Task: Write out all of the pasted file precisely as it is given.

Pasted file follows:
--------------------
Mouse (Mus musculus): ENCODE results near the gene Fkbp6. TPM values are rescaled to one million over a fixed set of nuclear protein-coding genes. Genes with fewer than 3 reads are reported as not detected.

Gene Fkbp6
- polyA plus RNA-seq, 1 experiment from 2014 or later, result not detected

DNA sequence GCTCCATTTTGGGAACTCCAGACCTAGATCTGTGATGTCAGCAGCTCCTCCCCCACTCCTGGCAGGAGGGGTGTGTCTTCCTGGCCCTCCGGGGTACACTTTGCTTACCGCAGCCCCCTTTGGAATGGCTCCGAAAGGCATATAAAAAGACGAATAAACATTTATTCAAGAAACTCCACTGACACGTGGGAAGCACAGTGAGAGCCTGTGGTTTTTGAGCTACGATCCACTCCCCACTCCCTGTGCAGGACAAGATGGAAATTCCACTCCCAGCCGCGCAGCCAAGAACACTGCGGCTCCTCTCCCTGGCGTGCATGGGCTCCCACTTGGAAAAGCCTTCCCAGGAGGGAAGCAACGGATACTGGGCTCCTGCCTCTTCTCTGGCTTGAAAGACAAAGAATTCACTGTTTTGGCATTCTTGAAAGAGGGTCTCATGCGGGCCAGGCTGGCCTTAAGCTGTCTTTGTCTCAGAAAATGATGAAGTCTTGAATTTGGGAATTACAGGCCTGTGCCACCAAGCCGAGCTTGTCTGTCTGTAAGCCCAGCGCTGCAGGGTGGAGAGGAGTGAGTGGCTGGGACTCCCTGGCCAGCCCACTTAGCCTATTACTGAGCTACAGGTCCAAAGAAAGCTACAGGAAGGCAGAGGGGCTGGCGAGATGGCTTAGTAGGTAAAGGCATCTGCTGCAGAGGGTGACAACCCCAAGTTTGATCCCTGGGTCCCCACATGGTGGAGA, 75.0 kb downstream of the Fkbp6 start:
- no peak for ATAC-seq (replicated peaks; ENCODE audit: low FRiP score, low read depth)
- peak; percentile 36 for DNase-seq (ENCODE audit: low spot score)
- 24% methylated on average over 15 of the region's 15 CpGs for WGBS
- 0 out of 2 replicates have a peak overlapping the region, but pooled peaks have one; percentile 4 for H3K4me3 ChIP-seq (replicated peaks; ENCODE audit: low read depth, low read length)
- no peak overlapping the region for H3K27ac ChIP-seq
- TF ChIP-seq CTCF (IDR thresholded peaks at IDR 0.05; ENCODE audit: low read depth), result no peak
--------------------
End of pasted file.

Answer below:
Mouse (Mus musculus): ENCODE results near the gene Fkbp6. TPM values are rescaled to one million over a fixed set of nuclear protein-coding genes. Genes with fewer than 3 reads are reported as not detected.

Gene Fkbp6
- polyA plus RNA-seq, 1 experiment from 2014 or later, result not detected

DNA sequence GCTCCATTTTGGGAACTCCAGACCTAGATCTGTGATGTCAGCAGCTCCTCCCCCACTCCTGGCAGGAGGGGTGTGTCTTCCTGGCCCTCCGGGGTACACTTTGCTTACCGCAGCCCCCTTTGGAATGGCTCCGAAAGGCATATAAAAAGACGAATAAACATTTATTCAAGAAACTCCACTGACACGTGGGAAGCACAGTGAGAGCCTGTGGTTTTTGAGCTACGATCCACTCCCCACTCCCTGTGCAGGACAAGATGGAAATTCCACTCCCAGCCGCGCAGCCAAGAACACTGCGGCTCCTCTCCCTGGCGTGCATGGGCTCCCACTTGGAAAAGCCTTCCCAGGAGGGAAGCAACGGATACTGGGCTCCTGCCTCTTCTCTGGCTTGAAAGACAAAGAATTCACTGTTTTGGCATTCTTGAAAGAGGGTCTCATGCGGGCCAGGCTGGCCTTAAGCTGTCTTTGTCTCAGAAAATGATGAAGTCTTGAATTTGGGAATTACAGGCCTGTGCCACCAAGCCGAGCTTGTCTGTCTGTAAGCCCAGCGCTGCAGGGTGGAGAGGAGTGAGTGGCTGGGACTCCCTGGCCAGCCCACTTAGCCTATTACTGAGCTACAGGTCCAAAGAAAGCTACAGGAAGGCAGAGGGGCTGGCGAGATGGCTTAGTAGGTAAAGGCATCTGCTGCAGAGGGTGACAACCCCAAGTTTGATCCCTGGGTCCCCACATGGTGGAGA, 75.0 kb downstream of the Fkbp6 start:
- no peak for ATAC-seq (replicated peaks; ENCODE audit: low FRiP score, low read depth)
- peak; percentile 36 for DNase-seq (ENCODE audit: low spot score)
- 24% methylated on average over 15 of the region's 15 CpGs for WGBS
- 0 out of 2 replicates have a peak overlapping the region, but pooled peaks have one; percentile 4 for H3K4me3 ChIP-seq (replicated peaks; ENCODE audit: low read depth, low read length)
- no peak overlapping the region for H3K27ac ChIP-seq
- TF ChIP-seq CTCF (IDR thresholded peaks at IDR 0.05; ENCODE audit: low read depth), result no peak